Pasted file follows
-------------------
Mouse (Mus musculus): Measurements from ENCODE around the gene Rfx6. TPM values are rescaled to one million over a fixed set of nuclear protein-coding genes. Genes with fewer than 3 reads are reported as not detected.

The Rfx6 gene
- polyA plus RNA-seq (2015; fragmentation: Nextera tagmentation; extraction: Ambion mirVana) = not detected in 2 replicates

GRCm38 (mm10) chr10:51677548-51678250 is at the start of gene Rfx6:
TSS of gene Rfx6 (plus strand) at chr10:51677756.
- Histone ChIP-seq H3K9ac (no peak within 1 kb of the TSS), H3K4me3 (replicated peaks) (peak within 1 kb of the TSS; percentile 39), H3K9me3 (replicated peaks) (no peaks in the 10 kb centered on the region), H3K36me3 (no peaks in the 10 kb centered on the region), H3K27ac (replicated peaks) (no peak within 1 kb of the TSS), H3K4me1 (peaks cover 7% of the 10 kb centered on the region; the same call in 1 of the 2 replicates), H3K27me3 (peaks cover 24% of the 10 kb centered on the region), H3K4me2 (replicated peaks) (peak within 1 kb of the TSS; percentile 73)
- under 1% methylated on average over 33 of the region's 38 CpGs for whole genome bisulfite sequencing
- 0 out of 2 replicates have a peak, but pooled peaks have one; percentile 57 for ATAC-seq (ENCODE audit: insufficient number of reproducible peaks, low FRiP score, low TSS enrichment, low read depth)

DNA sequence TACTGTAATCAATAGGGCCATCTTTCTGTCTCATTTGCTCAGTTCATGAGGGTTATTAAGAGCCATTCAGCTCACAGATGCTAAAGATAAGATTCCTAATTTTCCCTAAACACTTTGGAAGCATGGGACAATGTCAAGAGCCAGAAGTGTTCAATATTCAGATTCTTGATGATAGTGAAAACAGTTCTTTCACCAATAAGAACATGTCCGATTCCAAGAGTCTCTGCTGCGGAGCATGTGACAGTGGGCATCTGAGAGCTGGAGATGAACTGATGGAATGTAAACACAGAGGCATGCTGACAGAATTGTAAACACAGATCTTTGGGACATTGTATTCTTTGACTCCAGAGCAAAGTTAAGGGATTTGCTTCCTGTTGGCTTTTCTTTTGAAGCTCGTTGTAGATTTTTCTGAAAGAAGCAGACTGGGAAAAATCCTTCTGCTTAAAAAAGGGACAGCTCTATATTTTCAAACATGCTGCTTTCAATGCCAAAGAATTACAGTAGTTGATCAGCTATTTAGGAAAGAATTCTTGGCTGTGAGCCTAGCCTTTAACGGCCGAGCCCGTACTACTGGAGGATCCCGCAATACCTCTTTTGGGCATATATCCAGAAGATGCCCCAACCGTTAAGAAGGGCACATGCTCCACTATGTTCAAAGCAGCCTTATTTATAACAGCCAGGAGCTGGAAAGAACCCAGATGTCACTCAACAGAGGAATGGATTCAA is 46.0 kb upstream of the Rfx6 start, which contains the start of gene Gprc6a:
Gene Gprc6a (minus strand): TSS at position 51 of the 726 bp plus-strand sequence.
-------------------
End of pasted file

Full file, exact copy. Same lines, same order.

Mouse (Mus musculus): Measurements from ENCODE around the gene Rfx6. TPM values are rescaled to one million over a fixed set of nuclear protein-coding genes. Genes with fewer than 3 reads are reported as not detected.

The Rfx6 gene
- polyA plus RNA-seq (2015; fragmentation: Nextera tagmentation; extraction: Ambion mirVana) = not detected in 2 replicates

GRCm38 (mm10) chr10:51677548-51678250 is at the start of gene Rfx6:
TSS of gene Rfx6 (plus strand) at chr10:51677756.
- Histone ChIP-seq H3K9ac (no peak within 1 kb of the TSS), H3K4me3 (replicated peaks) (peak within 1 kb of the TSS; percentile 39), H3K9me3 (replicated peaks) (no peaks in the 10 kb centered on the region), H3K36me3 (no peaks in the 10 kb centered on the region), H3K27ac (replicated peaks) (no peak within 1 kb of the TSS), H3K4me1 (peaks cover 7% of the 10 kb centered on the region; the same call in 1 of the 2 replicates), H3K27me3 (peaks cover 24% of the 10 kb centered on the region), H3K4me2 (replicated peaks) (peak within 1 kb of the TSS; percentile 73)
- under 1% methylated on average over 33 of the region's 38 CpGs for whole genome bisulfite sequencing
- 0 out of 2 replicates have a peak, but pooled peaks have one; percentile 57 for ATAC-seq (ENCODE audit: insufficient number of reproducible peaks, low FRiP score, low TSS enrichment, low read depth)

DNA sequence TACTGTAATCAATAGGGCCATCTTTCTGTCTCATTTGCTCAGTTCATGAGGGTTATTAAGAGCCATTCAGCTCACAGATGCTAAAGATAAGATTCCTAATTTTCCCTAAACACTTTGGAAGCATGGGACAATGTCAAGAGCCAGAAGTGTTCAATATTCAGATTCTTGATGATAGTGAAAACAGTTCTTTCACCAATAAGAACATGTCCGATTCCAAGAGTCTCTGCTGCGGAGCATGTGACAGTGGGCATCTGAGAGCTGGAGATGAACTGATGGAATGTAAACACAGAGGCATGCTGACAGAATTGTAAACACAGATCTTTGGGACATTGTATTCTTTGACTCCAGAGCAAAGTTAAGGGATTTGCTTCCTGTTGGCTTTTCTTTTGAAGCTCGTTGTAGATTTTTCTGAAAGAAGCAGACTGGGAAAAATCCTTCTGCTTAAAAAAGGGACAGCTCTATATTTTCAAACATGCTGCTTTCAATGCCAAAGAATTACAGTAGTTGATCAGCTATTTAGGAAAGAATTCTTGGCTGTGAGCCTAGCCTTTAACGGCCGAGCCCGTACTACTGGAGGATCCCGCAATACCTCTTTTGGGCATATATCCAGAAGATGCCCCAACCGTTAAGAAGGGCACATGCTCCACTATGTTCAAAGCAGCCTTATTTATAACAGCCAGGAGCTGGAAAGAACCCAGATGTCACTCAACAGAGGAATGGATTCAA is 46.0 kb upstream of the Rfx6 start, which contains the start of gene Gprc6a:
Gene Gprc6a (minus strand): TSS at position 51 of the 726 bp plus-strand sequence.